Innovation & Intellectual Property: Collaborative Dynamics in Africa

Jeremy de Beer, Chris Armstrong, Chidi Oguamanam, Tobias Schonwetter

August 2014
Cape Town Press
ISBN:  978-1-919895-99-4

Abstract:

Innovation and Intellectual Property: Collaborative Dynamics in Africa is an edited volume of real-world case studies examining innovators in nine countries – Egypt, Nigeria, Ghana, Ethiopia, Uganda, Kenya, Mozambique, Botswana and South Africa – across many sites of innovation and creativity including music, leather goods, textiles, cocoa, coffee, auto parts, traditional medicine, book publishing, biofuels and university research.

Various forms of intellectual property protection are explored: copyrights, patents, trademarks, geographical indications and trade secrets, as well as traditional and informal mechanisms of knowledge governance.

In the global knowledge economy, intellectual property (IP) rights – and the innovations they are meant to spur – are important determinants of progress. But what does this mean for the nations of Africa? One view is that strong IP protection can facilitate innovation in African settings. Others say that existing IP systems are simply not suited to the realities of African innovators.

This book, based on case studies and evidence collected through research across nine countries in Africa, sheds new light on the complex relationships between innovation and intellectual property. It covers findings from Egypt, Nigeria, Ghana, Ethiopia, Uganda, Kenya, Mozambique, Botswana and South Africa, across many sites of innovation and creativity including music, leather goods, textiles, cocoa, coffee, auto parts, traditional medicine, book publishing, biofuels and university research. Various forms of intellectual property protection are explored: copyrights, patents, trademarks, geographical indications and trade secrets, as well as traditional and informal mechanisms of knowledge governance.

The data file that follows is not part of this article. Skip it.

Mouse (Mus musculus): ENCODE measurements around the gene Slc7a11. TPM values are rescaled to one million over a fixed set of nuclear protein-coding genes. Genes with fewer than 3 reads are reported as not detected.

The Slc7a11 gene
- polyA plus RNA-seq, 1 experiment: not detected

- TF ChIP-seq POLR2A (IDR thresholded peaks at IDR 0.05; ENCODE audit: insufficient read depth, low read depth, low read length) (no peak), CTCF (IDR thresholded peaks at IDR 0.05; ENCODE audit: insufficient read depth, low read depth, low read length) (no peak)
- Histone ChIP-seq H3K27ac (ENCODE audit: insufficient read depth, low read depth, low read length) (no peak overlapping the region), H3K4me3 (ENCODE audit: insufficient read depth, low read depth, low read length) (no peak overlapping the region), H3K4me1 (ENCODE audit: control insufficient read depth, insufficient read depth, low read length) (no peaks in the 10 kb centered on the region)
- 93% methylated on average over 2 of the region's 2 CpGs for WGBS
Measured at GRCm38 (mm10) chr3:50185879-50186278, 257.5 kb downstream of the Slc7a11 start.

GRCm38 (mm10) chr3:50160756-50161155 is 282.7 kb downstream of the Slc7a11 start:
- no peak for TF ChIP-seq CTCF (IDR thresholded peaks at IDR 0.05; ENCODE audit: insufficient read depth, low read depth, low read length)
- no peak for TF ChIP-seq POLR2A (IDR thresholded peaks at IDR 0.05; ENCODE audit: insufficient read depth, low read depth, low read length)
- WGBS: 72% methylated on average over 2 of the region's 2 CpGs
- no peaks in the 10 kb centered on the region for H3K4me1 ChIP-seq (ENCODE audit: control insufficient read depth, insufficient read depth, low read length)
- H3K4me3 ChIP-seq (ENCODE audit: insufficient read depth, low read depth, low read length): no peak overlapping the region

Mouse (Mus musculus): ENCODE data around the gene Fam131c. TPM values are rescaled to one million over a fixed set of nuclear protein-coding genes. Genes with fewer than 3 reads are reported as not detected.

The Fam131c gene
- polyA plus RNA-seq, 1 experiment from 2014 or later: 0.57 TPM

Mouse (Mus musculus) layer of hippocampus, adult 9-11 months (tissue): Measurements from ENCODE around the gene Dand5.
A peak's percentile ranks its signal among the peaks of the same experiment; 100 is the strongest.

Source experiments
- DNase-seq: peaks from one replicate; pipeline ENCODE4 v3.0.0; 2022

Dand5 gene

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About the Authors:

Jeremy de Beer creates and shapes ideas about technology innovation, intellectual property, and global trade and development. As an interdisciplinary scholar, he has published five books and over three-dozen peer-reviewed chapters and articles across the disciplines of law, business, political science, international relations and public policy. He is also a co-founder and director of the Open African Innovation Research network, Open AIR, which connects dozens of researchers across African countries, Canada and elsewhere to scale up innovation by easing tensions between intellectual property and access to knowledge. Also a practicing lawyer and expert consultant, he has argued numerous cases before the Supreme Court of Canada, advised businesses and law firms both large and small, and consulted for agencies from national governments and the United Nations. 

Click here to visit his Faculty web page.

Chidi Oguamanam teaches Contract law, Intellectual Property and Human Rights, Agricultural Knowledge Systems, Biodiversity and Food Security. He has diverse interdisciplinary research interests in the areas of global knowledge governance in general, especially as manifested in the dynamics of intellectual property and technology law with emphasis on biodiversity, biotechnology, including agricultural biotechnology. He identifies the policy and practical contexts for the exploration of the intersections of knowledge systems, particularly western science and the traditional knowledge of indigenous and local communities within the broader development discourse and paradigm.  He is interested in the global institutional and regime dynamics for negotiating access and distributional challenges in regard to the optimization of benefits of innovation by stakeholders.  

Click here to visit his Faculty web page.

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